President Barack Obama has asked China to stop censoring internet access.
BEIJING: Barack Obama championed the cause of open dialogue yesterday in what he had hoped to be the main public event of his first visit to China, but most of mainstream Chinese society may never know.
Chinese propaganda authorities appear to have made last-minute decisions to pull internet and satellite television coverage of what had been billed as an unscripted ''town hall-style'' gathering in Shanghai.
Satellite coverage on Hong Kong's Phoenix TV - which is accessible in southern China and in affluent residential areas - was cut after several minutes.
’’Government should reflect the will of the people’’ ... Barack Obama greets his audience before a speech in Shanghai that few Chinese would be able to hear or see. Photo: AFP
The website for the Chinese Government's own Xinhua news agency initially greeted browsers with this error message: ''Access Forbidden''. The site later came online with the banner headline ''Obama's Dialogue with China: Global Exclusive Live Broadcast.'' But there was never any live broadcast to match the headline.
The White House's own back-up plan of streaming the event on its own website was hamstrung by unusual technical problems, including that the broadcast was delayed by one minute and that the camera was mostly pointing away from Mr Obama or at his shoes.
The event was broadcast on Shanghai television, with poor sound quality and censoring of some of Mr Barack's remarks about American values. There was no national coverage, although a diplomatic source said American officials were ''initially led to believe that the event would broadcast live''.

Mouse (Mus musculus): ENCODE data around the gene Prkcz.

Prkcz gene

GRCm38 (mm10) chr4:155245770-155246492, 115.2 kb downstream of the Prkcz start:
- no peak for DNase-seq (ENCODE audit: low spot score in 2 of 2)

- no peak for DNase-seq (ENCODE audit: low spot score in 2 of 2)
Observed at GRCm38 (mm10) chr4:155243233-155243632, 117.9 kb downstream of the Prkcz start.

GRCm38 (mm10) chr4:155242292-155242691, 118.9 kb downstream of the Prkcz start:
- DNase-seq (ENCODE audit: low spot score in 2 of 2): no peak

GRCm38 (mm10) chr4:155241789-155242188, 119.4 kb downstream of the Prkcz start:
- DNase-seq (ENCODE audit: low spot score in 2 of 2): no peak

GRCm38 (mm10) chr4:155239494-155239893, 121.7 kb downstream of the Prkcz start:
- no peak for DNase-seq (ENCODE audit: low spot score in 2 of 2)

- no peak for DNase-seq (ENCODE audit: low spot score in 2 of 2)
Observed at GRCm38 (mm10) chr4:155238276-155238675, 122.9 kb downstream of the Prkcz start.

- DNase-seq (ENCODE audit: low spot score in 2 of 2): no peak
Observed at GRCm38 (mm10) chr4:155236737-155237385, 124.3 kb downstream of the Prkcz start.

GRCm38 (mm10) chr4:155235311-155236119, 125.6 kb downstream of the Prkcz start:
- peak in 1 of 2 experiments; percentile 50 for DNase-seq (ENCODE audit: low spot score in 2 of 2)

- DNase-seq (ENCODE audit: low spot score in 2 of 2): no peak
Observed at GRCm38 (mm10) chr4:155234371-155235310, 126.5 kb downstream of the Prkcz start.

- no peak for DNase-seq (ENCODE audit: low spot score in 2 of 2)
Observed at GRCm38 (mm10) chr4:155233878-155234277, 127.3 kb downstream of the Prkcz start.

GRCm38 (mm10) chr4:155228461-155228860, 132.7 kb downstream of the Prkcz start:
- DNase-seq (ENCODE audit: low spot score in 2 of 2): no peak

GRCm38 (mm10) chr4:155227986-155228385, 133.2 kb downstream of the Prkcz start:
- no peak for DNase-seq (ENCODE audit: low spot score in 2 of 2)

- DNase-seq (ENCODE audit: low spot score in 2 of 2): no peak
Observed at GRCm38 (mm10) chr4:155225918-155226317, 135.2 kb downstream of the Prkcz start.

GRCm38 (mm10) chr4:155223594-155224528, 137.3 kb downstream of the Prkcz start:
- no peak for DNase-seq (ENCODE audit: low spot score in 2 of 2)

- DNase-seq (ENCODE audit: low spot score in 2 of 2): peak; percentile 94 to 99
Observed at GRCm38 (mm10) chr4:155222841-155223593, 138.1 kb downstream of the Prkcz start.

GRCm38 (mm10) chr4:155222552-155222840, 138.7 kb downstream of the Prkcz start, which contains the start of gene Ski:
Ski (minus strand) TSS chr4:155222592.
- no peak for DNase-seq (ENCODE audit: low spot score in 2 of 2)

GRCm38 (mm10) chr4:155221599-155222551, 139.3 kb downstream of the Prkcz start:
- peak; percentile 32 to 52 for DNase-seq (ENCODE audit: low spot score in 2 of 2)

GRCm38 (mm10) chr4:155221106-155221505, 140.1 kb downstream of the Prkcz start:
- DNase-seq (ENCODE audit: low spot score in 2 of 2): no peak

The students on camera, who had been hand-picked by their government-controlled universities, sat straight-faced throughout Mr Obama's presentation, including his jokes. And none of their questions, or the Chinese Government-selected questions from the Chinese internet, touched on the main theme of the President's opening remarks: how a commitment to principles had guided the US through the ''darkest of storms'' including civil war, slavery and discrimination.
''That all men and women are created equal and possess certain fundamental rights,'' he said. ''That government should reflect the will of the people and respond to their wishes. That commerce should be open, information freely accessible and that laws, not simply men, should guarantee the administration of justice.''
Mr Obama did not explicitly criticise China. He acknowledged America's shortfalls and went out of his way to welcome China into a role of global leadership. He even ducked the only edgy question - from his ambassador, Jon Huntsman - about the great ''firewall'' of China.
The lengths that the Chinese Government went to to prevent its people from connecting directly with Mr Obama is a measure of how far the state has tightened its grip on society recently, as well as the respect that censors have for Mr Obama's capacity to sell a message.
China Central Television broadcast similar town hall-style dialogues with former presidents Bill Clinton in 1998 and George Bush in 2002.
The Global Times, an influential Government-controlled tabloid, appeared to set out what Beijing hoped to demonstrate with Mr Obama's visit.
''Analysts have generally noticed that in recent years the influence of American values on China has reached its weakest point, and will continue to weaken,'' said yesterday's front page story.
Last night Mr Obama flew to Beijing to dine with President Hu Jintao, who he will meet again today, before giving what a White House spokesman billed as a ''joint press conference'' but is more likely to be a statement from each leader without questions.
Several sources say the visit has been an education for Mr Obama's staff, who have tried to avoid conflict with China and were ''shocked'' at how tightly Beijing has controlled the fine details of every engagement.